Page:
The IT service desk, to mangle a quote by Eliot, is a still point in a turning world of constant technological progress. Mobility and cloud computing are changing the entire concept of IT in the workplace, and the service desk has to be prepared to be there, dependably, for end-users and the organization as a whole as tech continues its rapid evolution.
It’s easy for the IT service desk to become so entrenched in the daily tasks of making all the computers work that everyone forgets its ultimate purpose, which is to make the entire organization run better.
Not only does the IT service desk have to spring into action to fix laptops, it has to monitor systems, track IT assets, and prevent problems, rather than simply reacting to them.
Tech is becoming more cloud-centric and more mobile, and so is the IT service desk.
Cloud Computing and the IT Service Desk
Will the cloud be as big a deal in five years? We don’t know, but the shift away from desktop hardware running applications locally is expected to continue. One benefit is that it will allow even greater stretching of geographical boundaries, because less often will IT service desk workers have to physically do things to end-user machines. Also, remote desktop control is expected to be more prevalent due to time savings and convenience.
A report by EMA/CXP titled “The Changing Role of the Service Desk in the Age of Cloud and Agile” states that the cloud will help many organizations expand service desk capability, through easier justification of costs, and increased automation. The cloud is also expected to correspond with greater self-service capabilities and a stronger role for the IT service catalog.
Mobility and the IT Service Desk
BYOD is probably not going away, so it’s incumbent upon IT service desks to actively participate in the development of strong BYOD policies. Organizations are already using several tools to overcome the security challenges of increased mobility, including:
• “Wipe and lock” security controls
• GPS tracking and fencing
• Device encryption and fingerprinting
In an age of mobility, the IT service desk will have to clearly communicate the level of support provided to employees who bring in their own devices, as well as what standards devices have to meet before employees can connect their devices to the company network. End-users need to know the level of access the organization has to personal devices and the content that’s contained on it. HR will need to be involved in the process of developing these policies to avoid potential legal problems related to issues like end-user privacy and overtime.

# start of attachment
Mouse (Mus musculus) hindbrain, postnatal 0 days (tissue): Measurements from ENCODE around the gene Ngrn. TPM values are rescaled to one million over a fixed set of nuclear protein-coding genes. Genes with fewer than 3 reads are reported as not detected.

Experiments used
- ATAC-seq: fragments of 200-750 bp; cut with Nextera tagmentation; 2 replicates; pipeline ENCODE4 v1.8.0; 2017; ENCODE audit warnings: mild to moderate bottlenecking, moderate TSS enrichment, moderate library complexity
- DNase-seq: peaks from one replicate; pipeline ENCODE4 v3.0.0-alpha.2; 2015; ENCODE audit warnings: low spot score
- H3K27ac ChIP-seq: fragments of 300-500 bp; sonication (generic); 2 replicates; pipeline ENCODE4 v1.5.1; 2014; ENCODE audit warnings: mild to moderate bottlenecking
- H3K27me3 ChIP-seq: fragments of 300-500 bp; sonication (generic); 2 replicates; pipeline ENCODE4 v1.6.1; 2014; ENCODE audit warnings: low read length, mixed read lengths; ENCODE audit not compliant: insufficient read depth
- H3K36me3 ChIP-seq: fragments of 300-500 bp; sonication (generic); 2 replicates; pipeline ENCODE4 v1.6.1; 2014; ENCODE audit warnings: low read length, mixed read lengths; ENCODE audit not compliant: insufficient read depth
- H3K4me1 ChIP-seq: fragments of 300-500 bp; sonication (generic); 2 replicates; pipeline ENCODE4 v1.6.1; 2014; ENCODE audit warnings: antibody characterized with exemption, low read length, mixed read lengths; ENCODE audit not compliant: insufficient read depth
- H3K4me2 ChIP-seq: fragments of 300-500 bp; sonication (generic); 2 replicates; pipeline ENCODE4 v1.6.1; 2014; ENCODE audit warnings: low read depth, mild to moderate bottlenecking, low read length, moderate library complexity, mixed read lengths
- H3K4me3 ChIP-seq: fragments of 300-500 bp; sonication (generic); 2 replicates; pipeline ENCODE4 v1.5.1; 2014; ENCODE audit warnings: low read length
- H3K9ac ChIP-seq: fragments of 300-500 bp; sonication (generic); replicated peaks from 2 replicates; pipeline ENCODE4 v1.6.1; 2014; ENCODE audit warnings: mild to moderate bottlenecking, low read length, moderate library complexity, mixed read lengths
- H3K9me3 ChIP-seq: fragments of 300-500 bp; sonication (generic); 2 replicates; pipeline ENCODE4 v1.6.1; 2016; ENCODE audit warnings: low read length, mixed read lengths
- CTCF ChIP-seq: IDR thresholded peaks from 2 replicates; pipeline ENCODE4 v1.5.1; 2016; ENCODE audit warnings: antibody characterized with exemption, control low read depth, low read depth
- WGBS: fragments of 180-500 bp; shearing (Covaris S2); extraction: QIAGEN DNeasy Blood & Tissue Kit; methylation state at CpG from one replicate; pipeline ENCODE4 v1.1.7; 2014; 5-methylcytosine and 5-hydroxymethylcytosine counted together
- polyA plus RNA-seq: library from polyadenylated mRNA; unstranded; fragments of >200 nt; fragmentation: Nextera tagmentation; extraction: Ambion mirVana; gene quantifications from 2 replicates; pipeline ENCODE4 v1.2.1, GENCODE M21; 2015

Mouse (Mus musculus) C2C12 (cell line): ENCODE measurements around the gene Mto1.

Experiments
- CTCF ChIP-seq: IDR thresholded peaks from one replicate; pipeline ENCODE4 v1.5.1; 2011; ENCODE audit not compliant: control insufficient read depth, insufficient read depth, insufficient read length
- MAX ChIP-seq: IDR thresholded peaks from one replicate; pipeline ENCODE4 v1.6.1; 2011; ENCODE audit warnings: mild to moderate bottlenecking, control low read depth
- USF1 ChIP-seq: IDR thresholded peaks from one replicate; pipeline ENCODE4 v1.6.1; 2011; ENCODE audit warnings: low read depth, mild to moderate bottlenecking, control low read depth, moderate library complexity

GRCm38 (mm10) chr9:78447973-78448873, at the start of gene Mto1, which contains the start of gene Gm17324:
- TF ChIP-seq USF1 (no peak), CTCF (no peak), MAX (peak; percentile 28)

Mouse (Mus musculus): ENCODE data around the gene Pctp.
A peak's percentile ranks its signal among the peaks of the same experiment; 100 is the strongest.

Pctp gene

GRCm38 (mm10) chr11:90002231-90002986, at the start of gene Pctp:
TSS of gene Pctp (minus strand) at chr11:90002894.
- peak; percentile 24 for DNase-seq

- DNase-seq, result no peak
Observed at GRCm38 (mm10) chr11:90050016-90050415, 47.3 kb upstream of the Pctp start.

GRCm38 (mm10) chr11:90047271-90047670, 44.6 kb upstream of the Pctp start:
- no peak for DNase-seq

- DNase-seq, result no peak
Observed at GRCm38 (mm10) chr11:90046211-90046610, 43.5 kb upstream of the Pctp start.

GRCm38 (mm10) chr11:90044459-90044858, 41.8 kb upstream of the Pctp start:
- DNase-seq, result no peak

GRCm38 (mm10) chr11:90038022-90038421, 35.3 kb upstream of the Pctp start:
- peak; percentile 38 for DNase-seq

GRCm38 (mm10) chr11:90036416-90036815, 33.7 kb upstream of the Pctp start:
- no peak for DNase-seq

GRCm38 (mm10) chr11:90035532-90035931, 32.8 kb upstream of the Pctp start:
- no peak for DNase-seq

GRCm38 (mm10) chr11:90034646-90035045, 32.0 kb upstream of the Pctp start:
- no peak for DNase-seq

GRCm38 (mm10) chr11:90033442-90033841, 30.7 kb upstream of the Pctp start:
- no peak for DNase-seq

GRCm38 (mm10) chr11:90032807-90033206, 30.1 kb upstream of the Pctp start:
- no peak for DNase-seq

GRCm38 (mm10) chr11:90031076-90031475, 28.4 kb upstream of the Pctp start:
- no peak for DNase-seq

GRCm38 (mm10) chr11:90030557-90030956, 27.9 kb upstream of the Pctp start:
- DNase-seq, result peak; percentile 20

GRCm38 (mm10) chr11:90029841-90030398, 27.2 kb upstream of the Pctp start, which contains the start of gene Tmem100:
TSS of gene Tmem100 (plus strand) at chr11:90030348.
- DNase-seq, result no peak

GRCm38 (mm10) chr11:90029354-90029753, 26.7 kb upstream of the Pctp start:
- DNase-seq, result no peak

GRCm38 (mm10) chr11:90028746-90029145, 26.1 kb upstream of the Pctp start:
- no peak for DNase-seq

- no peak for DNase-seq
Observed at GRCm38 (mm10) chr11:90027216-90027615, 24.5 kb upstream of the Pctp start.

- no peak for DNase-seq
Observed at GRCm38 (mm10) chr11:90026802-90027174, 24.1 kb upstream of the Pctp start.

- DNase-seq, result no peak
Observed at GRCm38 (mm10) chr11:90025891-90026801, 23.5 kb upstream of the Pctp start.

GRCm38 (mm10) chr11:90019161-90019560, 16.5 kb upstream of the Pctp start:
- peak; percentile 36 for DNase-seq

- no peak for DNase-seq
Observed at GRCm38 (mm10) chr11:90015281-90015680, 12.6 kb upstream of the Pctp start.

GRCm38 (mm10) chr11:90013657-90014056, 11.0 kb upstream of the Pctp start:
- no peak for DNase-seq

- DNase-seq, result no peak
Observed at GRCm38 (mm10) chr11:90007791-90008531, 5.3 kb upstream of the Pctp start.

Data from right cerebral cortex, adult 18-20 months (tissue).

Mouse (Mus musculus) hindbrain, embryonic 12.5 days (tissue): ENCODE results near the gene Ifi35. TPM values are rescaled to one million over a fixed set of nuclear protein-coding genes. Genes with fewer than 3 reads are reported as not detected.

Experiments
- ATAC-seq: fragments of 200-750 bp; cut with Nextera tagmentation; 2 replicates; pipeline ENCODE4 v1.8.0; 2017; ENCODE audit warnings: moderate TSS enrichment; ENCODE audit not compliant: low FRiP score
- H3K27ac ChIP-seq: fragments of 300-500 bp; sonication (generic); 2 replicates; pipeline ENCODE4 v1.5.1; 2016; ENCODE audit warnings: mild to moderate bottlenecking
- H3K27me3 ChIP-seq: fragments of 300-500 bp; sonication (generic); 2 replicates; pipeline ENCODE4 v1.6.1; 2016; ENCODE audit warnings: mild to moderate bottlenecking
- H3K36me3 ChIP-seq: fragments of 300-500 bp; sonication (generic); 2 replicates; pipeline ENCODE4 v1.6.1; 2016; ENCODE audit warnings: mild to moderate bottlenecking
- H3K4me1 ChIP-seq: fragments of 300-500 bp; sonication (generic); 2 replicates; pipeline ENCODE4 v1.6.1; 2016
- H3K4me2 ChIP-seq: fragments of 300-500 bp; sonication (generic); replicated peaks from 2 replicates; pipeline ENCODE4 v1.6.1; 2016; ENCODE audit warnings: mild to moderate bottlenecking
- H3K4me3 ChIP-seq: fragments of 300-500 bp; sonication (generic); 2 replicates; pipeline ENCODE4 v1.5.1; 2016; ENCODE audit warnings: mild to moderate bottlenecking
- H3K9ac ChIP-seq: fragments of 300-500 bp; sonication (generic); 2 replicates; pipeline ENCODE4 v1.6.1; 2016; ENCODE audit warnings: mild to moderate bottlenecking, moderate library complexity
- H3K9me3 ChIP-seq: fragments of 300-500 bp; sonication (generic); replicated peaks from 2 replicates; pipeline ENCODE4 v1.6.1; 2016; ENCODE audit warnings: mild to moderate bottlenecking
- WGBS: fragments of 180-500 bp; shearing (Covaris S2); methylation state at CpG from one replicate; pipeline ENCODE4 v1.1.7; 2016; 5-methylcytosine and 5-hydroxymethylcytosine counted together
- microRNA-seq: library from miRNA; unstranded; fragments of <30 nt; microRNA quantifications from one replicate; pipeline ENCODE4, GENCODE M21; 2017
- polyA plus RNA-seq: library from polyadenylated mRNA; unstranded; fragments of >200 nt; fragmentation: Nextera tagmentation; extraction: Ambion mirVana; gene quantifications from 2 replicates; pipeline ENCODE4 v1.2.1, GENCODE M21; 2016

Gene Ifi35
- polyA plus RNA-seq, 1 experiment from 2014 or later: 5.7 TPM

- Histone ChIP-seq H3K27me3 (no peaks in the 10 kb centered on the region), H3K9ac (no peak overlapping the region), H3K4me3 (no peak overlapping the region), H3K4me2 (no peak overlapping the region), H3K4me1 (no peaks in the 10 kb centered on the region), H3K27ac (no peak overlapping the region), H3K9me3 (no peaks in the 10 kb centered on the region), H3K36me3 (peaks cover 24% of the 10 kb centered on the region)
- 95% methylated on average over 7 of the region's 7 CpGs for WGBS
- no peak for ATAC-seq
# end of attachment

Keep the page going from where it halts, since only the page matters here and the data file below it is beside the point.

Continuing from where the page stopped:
No Single IT Service Desk Model Will Dominate
There’s never been a single best model for the IT service desk, and there likely never will be. Some organizations are more heavily regulated than others, some are more open to communication media like social networks for submitting tickets, and still others have IT service desks that are heavily driven by security concerns.
HDI, the worldwide certification body and professional association for the technical service industry says that what’s being purchased now gives indications of what IT service desks will be like a few years down the road. In a Service Desk Institute report titled “The Service Desk 2017 & Beyond,” HDI’s Roy Atkinson says that in 2012, 52% of support centers were shopping for new self-help tools or updating existing self-help tools. Only 14% of organizations surveyed said they didn’t use self-service tools. He concludes that IT service desk support will focus more on handling complex requests while end-users handle many of their own simpler problems as mobility and the cloud become more entrenched in the enterprise.
There Will Always Be a Need for Human Contact
IT service desks themselves will increasingly use the cloud and mobility, because both make it easier and more cost-effective to provide IT services. The need for human contact with the IT service desk will continue, even as the cloud and mobility allow for better self-service options and more means of submitting help requests. Much of the simpler work that the IT service desk accomplishes can be automated in an age of cloud and mobility, but end-users still need to know they ultimately have the option to tell the IT service desk, “I’m stuck and I need to talk to someone.”
If your organization uses a true cloud solution for IT service management like Samanage, you can be confident that your IT service desk is equipped to handle the challenges of increased cloud usage and increased employee mobility. With comprehensive IT asset management, risk management, and security features, Samanage is advancing along with the rest of the tech world, so you’ll never be left stranded with an outdated or inadequate IT service desk solution.
About Oz Merchant
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